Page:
In one of the main contrasts between the
Swiss and U.S. secondary education systems,
though, businesses here play a far more integrated role. For each of the vet system’s more
than 230 recognized occupations, professional
associations outline the skills and objectives
apprentices need to master.
For their member companies, professional
associations also craft the curricula that
guide on-the-job training and the assessments that apprentices take halfway through
and at the end of their three- or four-year apprenticeships.
Accountability comes through a system in
which third-party examiners drawn from
host companies in each field audit the internship offered at each company to make
sure it is specific enough so that a candidate
comes away with skills that are concrete, yet
broad enough to be applicable to all employers within the industry.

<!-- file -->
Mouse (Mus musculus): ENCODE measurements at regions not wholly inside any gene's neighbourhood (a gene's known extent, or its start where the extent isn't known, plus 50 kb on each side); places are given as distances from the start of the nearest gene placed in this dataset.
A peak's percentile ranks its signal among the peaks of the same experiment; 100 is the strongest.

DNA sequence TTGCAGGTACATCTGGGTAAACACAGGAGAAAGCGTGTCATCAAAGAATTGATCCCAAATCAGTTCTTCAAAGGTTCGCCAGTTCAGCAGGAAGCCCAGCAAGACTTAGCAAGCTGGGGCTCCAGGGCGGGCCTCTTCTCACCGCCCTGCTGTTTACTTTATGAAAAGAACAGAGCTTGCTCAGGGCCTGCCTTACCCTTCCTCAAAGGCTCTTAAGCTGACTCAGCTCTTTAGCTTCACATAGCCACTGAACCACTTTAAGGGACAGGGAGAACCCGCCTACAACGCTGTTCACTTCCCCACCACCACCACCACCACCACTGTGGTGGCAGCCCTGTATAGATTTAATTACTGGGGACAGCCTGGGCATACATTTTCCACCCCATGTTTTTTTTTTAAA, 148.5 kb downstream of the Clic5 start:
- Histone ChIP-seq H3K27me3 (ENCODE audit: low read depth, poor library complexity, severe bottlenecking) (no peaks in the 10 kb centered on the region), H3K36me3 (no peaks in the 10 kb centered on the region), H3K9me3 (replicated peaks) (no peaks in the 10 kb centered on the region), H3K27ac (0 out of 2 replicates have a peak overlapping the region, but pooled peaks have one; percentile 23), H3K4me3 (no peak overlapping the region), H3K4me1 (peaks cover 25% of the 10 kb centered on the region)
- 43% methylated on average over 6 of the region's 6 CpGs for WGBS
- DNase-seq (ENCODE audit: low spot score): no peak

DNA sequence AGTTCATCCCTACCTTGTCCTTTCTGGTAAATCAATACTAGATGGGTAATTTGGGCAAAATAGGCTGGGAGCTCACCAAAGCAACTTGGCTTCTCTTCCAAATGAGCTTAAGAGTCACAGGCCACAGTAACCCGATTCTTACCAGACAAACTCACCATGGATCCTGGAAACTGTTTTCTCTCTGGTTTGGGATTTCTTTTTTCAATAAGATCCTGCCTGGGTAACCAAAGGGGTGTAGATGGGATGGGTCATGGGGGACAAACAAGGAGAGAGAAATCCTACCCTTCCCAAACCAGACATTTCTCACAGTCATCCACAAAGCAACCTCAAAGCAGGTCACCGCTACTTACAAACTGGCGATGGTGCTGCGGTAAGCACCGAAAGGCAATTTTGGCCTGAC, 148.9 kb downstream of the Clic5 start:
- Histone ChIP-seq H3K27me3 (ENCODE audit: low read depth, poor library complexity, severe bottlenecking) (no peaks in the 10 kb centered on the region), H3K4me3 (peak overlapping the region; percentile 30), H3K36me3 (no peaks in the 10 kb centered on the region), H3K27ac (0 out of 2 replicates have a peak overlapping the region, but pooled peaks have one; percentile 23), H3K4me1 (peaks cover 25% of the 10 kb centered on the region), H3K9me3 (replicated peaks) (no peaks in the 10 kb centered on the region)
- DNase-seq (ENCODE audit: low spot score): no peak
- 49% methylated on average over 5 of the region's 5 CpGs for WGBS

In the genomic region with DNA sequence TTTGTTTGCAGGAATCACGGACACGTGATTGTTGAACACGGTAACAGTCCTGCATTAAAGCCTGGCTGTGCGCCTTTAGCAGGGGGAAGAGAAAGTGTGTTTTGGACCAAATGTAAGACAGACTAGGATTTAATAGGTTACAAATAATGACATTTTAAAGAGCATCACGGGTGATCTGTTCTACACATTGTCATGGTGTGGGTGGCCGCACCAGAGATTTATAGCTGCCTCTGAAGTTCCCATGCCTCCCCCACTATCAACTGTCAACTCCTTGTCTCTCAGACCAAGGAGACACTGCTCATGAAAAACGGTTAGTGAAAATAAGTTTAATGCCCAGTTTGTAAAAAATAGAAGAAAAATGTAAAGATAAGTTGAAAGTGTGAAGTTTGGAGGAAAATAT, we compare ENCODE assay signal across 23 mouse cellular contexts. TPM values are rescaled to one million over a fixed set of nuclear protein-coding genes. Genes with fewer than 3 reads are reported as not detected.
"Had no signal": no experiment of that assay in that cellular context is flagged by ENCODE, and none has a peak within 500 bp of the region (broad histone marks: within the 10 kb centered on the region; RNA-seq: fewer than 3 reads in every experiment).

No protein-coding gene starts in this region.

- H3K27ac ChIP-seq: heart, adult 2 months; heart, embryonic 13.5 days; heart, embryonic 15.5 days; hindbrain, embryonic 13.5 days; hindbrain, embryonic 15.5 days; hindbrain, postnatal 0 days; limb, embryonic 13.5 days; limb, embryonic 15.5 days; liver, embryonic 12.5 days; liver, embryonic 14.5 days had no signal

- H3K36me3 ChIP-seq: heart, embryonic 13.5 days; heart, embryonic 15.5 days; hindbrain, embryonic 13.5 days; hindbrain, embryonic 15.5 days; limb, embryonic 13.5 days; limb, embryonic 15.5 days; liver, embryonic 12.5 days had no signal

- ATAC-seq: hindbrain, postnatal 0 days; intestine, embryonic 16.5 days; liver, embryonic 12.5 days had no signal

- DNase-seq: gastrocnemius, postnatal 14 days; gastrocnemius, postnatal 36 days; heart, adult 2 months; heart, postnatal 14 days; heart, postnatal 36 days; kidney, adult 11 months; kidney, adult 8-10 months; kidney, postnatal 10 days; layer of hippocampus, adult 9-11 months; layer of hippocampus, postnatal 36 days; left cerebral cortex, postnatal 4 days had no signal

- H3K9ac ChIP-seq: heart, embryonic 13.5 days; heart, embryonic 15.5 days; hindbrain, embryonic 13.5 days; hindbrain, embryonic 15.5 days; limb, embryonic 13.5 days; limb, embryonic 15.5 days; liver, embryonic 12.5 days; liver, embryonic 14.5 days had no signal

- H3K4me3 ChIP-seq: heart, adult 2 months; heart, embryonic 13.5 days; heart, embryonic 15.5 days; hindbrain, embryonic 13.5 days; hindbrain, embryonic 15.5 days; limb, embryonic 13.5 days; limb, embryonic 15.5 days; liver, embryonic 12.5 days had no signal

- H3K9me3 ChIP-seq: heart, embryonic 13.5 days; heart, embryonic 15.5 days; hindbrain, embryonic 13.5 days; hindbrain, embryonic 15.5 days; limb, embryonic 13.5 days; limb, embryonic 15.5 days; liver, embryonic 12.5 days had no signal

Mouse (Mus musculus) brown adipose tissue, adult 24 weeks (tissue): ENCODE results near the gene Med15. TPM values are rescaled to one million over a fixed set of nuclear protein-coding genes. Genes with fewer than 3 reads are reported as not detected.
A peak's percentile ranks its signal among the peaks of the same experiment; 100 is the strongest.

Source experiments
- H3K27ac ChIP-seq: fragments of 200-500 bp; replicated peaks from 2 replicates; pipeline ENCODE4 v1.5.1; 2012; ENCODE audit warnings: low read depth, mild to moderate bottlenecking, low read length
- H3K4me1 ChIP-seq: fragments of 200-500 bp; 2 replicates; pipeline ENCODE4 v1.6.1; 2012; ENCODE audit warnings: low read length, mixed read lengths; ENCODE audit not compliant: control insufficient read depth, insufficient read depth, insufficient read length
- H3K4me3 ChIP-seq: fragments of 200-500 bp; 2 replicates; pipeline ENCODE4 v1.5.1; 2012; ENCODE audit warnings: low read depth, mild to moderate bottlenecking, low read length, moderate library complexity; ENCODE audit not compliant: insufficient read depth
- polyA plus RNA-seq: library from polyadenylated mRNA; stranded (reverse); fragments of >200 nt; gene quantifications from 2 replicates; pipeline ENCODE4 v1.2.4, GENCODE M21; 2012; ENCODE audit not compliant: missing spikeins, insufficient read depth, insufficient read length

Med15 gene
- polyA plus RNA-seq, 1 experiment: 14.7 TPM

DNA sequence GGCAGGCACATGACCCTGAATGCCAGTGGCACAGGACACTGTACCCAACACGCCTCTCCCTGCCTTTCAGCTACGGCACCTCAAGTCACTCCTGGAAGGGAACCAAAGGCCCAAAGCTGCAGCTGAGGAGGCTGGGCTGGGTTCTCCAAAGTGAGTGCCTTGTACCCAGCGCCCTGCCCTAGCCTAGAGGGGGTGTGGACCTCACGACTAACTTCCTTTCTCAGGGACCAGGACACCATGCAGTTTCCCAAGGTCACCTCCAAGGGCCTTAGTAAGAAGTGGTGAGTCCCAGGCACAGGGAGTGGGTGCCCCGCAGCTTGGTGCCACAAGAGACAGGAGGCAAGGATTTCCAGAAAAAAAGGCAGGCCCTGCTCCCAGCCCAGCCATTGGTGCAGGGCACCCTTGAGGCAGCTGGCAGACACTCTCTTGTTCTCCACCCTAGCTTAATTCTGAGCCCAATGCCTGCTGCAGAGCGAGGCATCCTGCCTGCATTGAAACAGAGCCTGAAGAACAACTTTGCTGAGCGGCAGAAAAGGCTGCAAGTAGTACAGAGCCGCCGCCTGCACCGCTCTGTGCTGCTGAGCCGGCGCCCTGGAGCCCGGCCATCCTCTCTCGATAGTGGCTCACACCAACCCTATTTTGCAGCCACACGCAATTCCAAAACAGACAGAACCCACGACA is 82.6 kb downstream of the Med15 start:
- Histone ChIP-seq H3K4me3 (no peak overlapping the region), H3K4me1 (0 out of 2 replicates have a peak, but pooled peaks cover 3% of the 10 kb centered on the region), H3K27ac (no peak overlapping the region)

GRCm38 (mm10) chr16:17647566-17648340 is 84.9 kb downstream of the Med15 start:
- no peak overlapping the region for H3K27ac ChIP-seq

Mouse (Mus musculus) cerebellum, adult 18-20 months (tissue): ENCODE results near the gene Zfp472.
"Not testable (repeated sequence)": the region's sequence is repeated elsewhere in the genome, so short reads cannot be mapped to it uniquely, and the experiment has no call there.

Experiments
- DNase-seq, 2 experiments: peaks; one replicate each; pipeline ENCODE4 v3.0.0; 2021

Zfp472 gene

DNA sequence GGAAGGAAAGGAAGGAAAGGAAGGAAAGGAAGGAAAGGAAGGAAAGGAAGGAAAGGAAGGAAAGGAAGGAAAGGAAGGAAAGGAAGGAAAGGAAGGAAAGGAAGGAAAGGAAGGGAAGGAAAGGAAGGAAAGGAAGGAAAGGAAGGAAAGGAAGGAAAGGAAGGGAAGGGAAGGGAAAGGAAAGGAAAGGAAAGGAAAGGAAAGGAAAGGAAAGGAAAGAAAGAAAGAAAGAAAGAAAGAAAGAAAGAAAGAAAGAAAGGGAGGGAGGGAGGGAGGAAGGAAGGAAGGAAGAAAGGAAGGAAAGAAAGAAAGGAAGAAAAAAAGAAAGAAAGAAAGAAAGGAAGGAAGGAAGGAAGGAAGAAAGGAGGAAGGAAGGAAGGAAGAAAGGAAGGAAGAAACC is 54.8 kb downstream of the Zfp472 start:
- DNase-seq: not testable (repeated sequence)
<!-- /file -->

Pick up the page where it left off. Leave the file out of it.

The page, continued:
A federal teacher-training organization,
meanwhile, ensures that company employees
who oversee apprentices learn pedagogical
While most of the training is work-based,
vet students also receive academic instruction in general culture and languages while
not working at their apprenticeships.
About 30 percent of Swiss businesses take
part in vet by hosting apprentices; economic
analyses suggest that, on average, participating firms reap a net benefit despite the costs.
Officials note, though, that the benefits of a
highly skilled talent pipeline take a while to
show up in any company’s bottom line.
“If you educate young people, you have to
invest, and the return on investment is perhaps not very soon,” said Marion Fürbeth,
the head of hr Young Talents in Zurich for
Credit Suisse. The bank employs more than
750 apprentices in the areas of commercial